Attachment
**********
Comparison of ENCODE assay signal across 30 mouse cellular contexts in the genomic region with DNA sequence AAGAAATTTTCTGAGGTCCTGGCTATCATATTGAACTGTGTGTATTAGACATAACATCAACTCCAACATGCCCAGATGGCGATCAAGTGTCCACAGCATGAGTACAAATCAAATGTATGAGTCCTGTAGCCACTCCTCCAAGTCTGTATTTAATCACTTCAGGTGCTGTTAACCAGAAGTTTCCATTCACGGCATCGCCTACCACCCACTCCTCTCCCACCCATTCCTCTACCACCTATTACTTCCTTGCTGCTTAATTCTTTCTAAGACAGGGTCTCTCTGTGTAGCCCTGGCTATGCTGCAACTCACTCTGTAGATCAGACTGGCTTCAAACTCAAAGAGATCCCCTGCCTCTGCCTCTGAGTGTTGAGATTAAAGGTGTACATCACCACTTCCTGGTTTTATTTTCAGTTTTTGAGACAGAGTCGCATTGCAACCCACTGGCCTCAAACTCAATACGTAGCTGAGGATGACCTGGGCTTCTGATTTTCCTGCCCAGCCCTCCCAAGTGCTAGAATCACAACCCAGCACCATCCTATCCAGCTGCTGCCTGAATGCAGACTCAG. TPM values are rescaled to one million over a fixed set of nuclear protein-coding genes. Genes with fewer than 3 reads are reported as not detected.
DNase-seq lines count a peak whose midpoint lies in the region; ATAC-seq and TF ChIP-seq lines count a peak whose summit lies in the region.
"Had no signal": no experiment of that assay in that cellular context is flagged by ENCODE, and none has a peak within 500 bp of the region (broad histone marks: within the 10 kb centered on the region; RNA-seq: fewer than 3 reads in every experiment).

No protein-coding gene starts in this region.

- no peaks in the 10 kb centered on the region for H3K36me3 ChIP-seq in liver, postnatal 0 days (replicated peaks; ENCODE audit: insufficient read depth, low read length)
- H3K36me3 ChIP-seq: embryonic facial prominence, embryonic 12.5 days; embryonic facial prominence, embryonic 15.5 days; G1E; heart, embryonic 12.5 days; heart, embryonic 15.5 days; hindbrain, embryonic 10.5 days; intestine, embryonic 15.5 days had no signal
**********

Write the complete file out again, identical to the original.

Comparison of ENCODE assay signal across 30 mouse cellular contexts in the genomic region with DNA sequence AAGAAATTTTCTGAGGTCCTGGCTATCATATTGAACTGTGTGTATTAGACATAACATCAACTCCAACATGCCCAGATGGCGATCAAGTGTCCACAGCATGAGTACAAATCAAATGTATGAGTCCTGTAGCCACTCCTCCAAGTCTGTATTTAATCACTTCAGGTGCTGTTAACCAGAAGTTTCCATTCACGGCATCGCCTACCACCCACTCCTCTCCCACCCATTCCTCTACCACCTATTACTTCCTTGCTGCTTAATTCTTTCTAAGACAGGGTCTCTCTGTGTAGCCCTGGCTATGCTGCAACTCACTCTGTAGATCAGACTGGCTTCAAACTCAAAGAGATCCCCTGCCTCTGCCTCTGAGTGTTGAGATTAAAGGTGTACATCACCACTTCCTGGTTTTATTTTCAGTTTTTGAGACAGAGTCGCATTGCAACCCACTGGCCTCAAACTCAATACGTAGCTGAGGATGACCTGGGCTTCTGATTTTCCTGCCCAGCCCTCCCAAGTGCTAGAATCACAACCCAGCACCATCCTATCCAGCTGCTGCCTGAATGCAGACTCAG. TPM values are rescaled to one million over a fixed set of nuclear protein-coding genes. Genes with fewer than 3 reads are reported as not detected.
DNase-seq lines count a peak whose midpoint lies in the region; ATAC-seq and TF ChIP-seq lines count a peak whose summit lies in the region.
"Had no signal": no experiment of that assay in that cellular context is flagged by ENCODE, and none has a peak within 500 bp of the region (broad histone marks: within the 10 kb centered on the region; RNA-seq: fewer than 3 reads in every experiment).

No protein-coding gene starts in this region.

- no peaks in the 10 kb centered on the region for H3K36me3 ChIP-seq in liver, postnatal 0 days (replicated peaks; ENCODE audit: insufficient read depth, low read length)
- H3K36me3 ChIP-seq: embryonic facial prominence, embryonic 12.5 days; embryonic facial prominence, embryonic 15.5 days; G1E; heart, embryonic 12.5 days; heart, embryonic 15.5 days; hindbrain, embryonic 10.5 days; intestine, embryonic 15.5 days had no signal